If you feel that some time spent in the company of toxic family members is unavoidable, then try and implement some strategies to minimise their influence and effect. Here are a few suggestions from the team and me.
At the prospect of spending the holidays with a toxic family, we often worry for days if not weeks about the family gathering. Instead of worrying, start preparing. When you worry about certain possibilities, start visualising strategies to cope. Preparing yourself gives you the upper-hand, and will give you more confidence to fend off the toxicity.
Getting a gift for a toxic person is a near-impossible challenge. They usually find some way to criticise and make you feel bad for your efforts. So maybe just give up before you even get started. Get a gift certificate or voucher for them so they can buy themselves whatever they like. I know it’s not very original, but it’s also very hard to really complain about. Or if you want to be original, and figure there will be complaints regardless, why not adopt them a tiger or get a family in Africa a goat? You may still have to listen to the nagging, but at least you’ll have done some good for the world. 🙂
If you are attending a large family gathering, there is usually some jobs that keep you away from the toxic person. So volunteer for those. Maybe looking after the kids keeps you out of the kitchen where your toxic mother is cooking. Or maybe cooking keeps you away from the living room where a toxic father is watching TV. Do the dogs need an extra special long walk in the forest? That could keep you out of harm’s way for a while.
Think about a way to limit your time at the celebration. This can be tricky, especially if you have to travel to get to the party. You may want to choose to ‘forget’ to bring an overnight bag, so you have a deadline for leaving. When you live nearby, you may want to only bring two nappies for the baby (provided you bring one of those). This too will give you a natural deadline. If there is no excuse for an early departure, why not opt for a late arrival? Volunteer in a local soup kitchen or help out with some activities at a care home. The toxic person will be hard pushed to fault you for that (at least in public).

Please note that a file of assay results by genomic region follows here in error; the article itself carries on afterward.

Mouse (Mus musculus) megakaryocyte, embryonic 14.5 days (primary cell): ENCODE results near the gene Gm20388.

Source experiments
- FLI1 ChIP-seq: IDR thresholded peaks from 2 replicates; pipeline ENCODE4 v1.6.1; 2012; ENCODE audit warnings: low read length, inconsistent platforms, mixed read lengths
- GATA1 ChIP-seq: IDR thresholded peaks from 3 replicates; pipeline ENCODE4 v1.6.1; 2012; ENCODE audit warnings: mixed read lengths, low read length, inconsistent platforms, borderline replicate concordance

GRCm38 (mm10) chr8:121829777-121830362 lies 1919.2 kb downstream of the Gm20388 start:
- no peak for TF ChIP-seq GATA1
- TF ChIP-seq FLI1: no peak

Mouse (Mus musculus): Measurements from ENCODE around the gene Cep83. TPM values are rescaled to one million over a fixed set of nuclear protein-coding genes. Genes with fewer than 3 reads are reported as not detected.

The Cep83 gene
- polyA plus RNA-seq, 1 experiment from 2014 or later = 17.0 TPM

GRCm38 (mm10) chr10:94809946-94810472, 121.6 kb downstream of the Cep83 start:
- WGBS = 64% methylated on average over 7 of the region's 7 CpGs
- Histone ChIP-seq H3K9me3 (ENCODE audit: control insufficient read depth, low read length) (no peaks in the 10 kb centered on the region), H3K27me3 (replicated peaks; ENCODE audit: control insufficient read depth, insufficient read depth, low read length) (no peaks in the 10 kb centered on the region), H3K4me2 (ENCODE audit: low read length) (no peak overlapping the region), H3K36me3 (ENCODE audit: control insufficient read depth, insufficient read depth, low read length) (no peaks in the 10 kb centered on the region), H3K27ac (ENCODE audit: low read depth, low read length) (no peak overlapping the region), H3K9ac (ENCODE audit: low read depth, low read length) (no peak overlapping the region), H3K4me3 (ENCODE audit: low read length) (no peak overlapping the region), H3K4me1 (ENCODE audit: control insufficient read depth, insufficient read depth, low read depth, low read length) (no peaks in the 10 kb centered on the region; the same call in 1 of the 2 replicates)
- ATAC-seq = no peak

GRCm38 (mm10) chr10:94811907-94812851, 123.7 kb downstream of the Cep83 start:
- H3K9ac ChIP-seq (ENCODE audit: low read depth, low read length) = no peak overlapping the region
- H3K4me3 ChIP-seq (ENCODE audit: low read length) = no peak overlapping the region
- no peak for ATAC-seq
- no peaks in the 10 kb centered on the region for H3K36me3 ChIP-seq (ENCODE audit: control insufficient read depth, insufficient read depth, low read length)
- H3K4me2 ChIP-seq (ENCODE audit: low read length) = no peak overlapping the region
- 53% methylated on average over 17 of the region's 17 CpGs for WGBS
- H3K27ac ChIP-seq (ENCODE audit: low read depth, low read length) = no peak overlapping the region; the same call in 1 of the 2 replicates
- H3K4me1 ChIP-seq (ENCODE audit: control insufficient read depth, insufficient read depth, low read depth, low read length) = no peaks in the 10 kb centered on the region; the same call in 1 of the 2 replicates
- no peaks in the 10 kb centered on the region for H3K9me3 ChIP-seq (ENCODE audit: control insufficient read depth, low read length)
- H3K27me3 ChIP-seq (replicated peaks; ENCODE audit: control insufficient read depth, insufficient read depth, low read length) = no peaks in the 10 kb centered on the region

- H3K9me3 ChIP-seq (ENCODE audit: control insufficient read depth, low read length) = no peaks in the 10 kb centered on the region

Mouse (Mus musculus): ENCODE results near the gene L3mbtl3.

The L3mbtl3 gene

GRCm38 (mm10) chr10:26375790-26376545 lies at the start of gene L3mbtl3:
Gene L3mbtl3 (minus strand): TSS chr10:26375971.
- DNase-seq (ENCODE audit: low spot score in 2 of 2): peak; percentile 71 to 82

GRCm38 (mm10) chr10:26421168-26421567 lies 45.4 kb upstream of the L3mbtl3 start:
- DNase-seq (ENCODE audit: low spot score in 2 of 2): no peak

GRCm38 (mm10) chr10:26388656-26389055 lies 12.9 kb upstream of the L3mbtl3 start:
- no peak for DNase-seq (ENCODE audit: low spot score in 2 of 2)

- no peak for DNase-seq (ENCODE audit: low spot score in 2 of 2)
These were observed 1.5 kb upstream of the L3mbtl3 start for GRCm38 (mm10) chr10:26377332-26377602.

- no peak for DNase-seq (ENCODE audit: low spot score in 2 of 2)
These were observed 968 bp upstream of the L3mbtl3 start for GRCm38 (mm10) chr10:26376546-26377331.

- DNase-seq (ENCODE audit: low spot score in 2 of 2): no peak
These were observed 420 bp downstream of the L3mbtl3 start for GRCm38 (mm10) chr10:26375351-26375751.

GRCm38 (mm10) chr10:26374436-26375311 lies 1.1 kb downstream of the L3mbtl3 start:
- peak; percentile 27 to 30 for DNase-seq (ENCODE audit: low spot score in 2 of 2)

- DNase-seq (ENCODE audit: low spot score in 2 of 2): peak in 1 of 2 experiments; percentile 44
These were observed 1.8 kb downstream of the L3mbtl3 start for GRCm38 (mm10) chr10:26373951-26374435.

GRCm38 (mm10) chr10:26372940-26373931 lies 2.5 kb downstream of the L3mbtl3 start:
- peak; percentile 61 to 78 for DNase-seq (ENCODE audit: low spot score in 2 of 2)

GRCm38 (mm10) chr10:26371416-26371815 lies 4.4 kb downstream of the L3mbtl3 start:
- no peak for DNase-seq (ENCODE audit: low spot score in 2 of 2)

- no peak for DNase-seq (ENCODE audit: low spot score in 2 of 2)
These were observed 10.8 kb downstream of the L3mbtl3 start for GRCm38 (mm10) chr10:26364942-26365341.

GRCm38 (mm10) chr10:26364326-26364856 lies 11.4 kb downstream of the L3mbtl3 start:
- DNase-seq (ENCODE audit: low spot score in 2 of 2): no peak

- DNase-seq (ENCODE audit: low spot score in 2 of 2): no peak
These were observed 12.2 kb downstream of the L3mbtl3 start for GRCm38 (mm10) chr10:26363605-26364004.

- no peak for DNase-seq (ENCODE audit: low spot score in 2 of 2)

There can be expectations of ‘having to be there’, but realise that you do not need to meet other people’s expectations.
If you are attending the celebration with a partner or friend, make sure you talk to them beforehand. Make them aware of your hesitations and involve them in strategising. How can your partner help you to make the best of the evening? Can they act as a shield and deflect some of the toxic attention? This can make a tremendous difference.
We talked about control before, but specific to this context is the fact that the one thing we have no control over at the Christmas celebration is the behaviour of the toxic person and their flying monkeys. So try to prepare well for the things you do control. If there is likely going to be some time to kill, bring a magazine. If you are taking the kids, make sure you pack enough entertainment… of course, you can’t control everything, but try to minimise the predictable stress for the day.
Christmas can bring out stress in even the most peaceful people. There are gifts to buy and overcrowded shops. An elaborate meal must be cooked for family and friends. The house is to be made to look festive. The list goes on and on. Add a toxic family dynamic to the mix and the stress can be overwhelming. So let’s talk about some ideas for how to survive the holidays without losing your mind.